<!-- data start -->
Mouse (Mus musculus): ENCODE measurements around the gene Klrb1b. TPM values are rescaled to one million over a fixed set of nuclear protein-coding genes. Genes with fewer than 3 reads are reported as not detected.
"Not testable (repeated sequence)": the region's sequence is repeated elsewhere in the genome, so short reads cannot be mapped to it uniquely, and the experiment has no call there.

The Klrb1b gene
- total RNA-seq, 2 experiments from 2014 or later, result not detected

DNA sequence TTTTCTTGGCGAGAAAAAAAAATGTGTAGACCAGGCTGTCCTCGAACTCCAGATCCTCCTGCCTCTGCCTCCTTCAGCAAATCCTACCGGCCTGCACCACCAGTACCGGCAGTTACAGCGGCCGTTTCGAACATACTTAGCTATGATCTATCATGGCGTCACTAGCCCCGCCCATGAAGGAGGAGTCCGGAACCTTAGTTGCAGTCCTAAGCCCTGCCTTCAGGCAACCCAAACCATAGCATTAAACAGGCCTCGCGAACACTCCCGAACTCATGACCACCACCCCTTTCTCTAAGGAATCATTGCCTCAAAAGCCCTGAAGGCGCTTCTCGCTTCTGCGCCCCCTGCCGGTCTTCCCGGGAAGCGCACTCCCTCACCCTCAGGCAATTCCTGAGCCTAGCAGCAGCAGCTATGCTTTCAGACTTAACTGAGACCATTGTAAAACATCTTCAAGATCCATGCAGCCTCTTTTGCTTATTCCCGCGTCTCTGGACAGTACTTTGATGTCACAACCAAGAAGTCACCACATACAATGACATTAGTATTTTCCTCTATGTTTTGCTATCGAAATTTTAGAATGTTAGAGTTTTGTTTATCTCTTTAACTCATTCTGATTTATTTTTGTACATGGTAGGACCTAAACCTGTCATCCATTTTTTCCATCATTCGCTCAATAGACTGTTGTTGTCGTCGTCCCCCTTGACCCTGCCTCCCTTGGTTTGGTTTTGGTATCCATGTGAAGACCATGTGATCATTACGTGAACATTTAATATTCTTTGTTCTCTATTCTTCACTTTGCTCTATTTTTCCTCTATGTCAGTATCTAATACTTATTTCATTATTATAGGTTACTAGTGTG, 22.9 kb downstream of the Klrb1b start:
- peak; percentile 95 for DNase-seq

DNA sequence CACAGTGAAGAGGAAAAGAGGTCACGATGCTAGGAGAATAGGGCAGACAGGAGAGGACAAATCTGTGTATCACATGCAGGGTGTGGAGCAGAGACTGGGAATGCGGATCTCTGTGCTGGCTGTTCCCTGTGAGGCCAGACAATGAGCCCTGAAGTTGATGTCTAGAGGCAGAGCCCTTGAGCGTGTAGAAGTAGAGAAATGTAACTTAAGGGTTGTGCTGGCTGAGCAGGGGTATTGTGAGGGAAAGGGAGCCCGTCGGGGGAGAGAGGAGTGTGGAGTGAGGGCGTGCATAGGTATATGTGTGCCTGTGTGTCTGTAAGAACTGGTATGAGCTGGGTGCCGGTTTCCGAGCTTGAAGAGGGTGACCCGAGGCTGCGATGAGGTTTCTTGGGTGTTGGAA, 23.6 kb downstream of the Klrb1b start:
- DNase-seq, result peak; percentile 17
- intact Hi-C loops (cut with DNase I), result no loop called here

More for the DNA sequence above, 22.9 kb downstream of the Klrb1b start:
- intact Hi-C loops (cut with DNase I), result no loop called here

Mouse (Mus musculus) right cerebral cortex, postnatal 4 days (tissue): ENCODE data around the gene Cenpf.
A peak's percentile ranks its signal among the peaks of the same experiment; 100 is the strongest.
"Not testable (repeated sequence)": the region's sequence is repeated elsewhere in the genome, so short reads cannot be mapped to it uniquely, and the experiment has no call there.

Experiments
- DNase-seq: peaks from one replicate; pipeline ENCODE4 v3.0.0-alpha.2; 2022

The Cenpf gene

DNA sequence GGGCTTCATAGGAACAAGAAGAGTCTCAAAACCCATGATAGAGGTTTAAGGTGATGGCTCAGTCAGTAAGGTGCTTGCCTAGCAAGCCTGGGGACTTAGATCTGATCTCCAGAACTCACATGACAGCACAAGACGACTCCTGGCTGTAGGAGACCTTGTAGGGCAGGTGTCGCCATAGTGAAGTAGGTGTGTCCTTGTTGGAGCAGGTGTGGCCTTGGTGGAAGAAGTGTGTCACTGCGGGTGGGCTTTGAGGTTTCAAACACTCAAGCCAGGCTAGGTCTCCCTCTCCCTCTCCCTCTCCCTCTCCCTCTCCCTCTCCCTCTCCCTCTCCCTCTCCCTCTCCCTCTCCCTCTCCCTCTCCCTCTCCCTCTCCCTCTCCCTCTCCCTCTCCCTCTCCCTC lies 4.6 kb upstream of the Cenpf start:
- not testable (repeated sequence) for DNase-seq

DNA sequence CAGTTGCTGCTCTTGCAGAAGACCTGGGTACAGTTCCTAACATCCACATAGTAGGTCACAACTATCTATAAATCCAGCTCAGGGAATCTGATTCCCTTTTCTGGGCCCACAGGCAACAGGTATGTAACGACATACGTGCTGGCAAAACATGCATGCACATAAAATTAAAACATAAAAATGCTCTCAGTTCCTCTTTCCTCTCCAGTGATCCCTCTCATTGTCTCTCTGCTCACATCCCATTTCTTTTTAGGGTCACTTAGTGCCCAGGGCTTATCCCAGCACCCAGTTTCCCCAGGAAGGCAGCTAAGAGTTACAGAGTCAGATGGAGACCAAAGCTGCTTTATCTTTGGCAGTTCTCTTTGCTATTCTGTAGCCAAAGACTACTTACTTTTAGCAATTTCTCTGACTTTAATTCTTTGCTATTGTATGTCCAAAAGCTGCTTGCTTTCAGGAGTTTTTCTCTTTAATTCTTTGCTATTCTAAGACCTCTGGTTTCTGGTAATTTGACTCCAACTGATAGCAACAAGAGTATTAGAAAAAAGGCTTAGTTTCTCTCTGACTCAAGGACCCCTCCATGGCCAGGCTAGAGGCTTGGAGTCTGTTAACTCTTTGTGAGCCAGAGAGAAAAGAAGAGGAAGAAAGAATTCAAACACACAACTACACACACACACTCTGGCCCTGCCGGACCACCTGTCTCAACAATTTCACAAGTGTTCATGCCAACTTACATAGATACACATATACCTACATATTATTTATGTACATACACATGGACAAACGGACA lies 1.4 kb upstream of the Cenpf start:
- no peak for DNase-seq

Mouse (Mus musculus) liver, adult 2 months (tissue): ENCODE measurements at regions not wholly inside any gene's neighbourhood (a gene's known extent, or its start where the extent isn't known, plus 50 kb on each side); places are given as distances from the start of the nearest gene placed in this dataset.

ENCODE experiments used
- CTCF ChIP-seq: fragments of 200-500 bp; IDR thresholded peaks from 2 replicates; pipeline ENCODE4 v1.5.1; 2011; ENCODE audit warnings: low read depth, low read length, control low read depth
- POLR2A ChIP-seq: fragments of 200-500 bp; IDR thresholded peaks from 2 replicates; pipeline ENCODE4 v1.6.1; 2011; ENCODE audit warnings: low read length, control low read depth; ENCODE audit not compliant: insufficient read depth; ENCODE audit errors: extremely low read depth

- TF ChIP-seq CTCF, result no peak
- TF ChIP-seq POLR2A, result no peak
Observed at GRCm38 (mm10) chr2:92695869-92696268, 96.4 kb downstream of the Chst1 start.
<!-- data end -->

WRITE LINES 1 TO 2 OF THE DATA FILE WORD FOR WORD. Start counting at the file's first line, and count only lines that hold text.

Mouse (Mus musculus): ENCODE measurements around the gene Klrb1b. TPM values are rescaled to one million over a fixed set of nuclear protein-coding genes. Genes with fewer than 3 reads are reported as not detected.
"Not testable (repeated sequence)": the region's sequence is repeated elsewhere in the genome, so short reads cannot be mapped to it uniquely, and the experiment has no call there.